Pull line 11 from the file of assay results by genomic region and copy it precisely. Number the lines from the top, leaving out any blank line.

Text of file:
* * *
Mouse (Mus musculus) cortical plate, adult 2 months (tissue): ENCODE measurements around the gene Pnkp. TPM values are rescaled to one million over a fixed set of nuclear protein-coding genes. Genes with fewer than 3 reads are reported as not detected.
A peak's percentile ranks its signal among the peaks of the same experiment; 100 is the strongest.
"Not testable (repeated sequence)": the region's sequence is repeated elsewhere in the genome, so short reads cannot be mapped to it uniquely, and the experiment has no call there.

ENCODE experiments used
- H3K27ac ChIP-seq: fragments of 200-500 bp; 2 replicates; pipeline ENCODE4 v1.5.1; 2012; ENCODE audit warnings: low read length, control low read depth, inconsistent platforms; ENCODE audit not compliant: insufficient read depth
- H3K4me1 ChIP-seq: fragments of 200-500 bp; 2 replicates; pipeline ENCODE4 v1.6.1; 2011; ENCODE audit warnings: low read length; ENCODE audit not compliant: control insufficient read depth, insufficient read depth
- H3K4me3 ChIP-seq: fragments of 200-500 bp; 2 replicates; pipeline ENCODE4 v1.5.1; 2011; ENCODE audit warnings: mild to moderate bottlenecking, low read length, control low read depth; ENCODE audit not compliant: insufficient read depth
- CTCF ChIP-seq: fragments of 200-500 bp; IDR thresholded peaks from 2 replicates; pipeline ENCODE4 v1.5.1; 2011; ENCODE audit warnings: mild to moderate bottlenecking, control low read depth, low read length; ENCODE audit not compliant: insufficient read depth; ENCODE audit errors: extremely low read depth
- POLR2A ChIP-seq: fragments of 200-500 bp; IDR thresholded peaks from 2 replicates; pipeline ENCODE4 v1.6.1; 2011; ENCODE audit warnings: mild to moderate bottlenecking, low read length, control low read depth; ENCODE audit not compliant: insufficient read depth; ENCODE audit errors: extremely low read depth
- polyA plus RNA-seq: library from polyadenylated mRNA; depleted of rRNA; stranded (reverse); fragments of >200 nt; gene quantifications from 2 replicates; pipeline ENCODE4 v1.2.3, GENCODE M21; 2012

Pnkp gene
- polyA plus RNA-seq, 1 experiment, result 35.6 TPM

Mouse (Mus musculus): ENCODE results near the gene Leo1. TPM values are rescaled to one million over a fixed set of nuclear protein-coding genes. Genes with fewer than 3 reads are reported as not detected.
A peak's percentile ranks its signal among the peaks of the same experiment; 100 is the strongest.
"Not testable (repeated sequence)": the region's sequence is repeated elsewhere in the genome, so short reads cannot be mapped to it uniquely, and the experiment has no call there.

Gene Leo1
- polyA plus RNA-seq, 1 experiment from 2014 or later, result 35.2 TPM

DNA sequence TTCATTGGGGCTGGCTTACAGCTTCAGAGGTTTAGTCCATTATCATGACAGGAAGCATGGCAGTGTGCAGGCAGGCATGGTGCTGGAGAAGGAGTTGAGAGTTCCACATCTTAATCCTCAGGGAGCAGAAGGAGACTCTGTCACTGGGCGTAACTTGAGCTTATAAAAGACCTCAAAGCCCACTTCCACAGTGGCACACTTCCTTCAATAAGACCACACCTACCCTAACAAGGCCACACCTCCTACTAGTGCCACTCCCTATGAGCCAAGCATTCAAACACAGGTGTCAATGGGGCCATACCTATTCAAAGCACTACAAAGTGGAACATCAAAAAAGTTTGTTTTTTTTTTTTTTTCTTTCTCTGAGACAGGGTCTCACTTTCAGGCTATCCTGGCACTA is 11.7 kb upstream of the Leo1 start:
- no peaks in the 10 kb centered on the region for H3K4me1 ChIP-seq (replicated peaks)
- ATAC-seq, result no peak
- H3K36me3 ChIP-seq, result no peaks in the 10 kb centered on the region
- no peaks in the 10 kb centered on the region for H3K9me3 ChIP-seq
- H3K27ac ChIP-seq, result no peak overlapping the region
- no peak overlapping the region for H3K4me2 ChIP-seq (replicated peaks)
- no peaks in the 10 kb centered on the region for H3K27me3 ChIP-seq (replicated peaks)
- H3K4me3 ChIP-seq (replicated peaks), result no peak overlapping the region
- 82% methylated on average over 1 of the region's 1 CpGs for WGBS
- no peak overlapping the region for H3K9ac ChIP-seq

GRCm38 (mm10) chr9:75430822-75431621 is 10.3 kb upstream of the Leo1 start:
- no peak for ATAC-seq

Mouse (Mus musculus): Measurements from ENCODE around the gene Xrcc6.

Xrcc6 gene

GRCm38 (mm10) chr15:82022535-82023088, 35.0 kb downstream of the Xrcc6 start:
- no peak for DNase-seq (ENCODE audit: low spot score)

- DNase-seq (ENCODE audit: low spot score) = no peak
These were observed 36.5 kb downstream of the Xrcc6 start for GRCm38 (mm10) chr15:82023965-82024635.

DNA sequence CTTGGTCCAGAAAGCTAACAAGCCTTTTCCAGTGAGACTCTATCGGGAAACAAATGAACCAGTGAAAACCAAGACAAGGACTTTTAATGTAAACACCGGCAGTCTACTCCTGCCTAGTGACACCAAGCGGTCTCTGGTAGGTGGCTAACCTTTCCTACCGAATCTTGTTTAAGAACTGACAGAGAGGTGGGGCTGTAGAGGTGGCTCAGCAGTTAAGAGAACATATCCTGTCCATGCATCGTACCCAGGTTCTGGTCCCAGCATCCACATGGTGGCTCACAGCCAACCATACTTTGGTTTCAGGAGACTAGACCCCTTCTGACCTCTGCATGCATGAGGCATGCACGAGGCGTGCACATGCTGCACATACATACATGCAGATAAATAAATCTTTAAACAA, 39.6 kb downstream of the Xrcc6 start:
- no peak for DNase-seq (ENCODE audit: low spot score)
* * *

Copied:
Pnkp gene